Abstract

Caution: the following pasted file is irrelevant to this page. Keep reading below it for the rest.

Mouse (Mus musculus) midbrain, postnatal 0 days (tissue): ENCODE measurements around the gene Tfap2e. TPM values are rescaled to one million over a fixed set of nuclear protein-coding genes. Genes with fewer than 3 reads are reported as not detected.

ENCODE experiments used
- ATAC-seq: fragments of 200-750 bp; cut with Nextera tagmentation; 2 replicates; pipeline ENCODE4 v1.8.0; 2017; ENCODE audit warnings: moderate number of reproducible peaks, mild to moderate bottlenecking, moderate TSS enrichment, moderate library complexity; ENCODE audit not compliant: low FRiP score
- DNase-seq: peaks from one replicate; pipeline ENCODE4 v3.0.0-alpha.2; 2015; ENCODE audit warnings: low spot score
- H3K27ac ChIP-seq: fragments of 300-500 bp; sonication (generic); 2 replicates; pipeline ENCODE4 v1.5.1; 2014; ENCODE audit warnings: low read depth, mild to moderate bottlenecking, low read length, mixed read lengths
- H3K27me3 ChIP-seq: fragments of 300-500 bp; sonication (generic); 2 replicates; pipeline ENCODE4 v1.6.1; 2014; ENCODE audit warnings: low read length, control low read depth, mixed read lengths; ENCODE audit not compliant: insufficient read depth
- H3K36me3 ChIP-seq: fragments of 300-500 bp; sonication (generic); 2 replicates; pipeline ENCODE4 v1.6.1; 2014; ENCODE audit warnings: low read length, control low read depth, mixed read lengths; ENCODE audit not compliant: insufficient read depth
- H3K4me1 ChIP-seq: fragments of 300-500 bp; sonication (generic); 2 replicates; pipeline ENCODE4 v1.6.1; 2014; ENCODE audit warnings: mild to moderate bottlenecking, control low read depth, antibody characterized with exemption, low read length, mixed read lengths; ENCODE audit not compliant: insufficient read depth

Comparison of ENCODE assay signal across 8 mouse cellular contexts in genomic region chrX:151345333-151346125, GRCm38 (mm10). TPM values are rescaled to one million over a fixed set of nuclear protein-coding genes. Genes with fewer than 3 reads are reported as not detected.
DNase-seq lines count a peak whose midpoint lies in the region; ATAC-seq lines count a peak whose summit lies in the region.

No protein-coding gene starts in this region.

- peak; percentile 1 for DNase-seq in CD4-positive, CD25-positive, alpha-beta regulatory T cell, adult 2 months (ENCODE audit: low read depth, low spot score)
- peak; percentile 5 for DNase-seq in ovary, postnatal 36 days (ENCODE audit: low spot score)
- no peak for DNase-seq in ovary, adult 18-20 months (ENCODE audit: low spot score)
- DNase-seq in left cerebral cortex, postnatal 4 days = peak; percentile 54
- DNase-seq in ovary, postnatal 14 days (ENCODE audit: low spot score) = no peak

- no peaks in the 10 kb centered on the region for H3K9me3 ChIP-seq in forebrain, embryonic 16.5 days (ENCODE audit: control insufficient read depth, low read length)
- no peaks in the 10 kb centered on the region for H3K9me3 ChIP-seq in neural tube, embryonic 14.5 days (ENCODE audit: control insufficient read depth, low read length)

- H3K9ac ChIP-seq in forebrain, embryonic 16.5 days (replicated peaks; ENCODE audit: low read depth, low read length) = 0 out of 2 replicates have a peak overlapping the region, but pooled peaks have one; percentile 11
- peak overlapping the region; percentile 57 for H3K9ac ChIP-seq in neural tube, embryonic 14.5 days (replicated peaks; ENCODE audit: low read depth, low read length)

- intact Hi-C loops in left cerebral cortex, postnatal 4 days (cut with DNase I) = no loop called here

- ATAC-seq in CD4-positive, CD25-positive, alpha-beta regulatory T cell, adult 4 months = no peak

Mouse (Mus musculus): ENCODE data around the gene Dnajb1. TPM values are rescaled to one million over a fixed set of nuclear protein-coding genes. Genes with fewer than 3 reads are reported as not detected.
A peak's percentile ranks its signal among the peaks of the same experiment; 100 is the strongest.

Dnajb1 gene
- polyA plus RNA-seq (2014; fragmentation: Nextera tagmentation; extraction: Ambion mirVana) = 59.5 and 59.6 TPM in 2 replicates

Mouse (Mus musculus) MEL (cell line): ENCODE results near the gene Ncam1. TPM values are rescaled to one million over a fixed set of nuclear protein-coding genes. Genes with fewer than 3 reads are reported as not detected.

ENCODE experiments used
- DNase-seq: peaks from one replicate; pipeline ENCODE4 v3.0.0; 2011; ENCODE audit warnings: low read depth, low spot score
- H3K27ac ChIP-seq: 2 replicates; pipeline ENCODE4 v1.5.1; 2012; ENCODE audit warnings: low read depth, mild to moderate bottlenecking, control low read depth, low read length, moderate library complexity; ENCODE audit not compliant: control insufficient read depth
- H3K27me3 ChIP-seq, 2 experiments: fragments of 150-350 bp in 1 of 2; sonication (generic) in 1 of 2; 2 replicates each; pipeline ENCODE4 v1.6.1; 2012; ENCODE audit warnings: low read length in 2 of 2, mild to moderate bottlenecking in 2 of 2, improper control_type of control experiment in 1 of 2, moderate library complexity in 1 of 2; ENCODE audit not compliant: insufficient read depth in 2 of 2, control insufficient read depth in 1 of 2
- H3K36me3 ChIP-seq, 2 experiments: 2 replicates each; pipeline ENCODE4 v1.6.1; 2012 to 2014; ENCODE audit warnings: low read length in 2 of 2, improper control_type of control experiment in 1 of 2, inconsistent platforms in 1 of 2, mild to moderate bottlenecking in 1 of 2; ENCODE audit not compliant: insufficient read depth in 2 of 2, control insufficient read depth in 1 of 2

Search engine click logs provide an invaluable source of relevance information, but this information is biased. A key source of bias is presentation order: the probability of click is influenced by a document’s position in the results page. This paper focuses on explaining that bias, modelling how probability of click depends on position. We propose four simple hypotheses about how position bias might arise. We carry out a large data-gathering effort, where we perturb the ranking of a major search engine, to see how clicks are affected. We then explore which of the four hypotheses best explains the real-world position effects, and compare these to a simple logistic regression model. The data are not well explained by simple position models, where some users click indiscriminately on rank 1 or there is a simple decay of attention over ranks. A ‘cascade’ model, where users view results from top to bottom and leave as soon as they see a worthwhile document, is our best explanation for position bias in early ranks.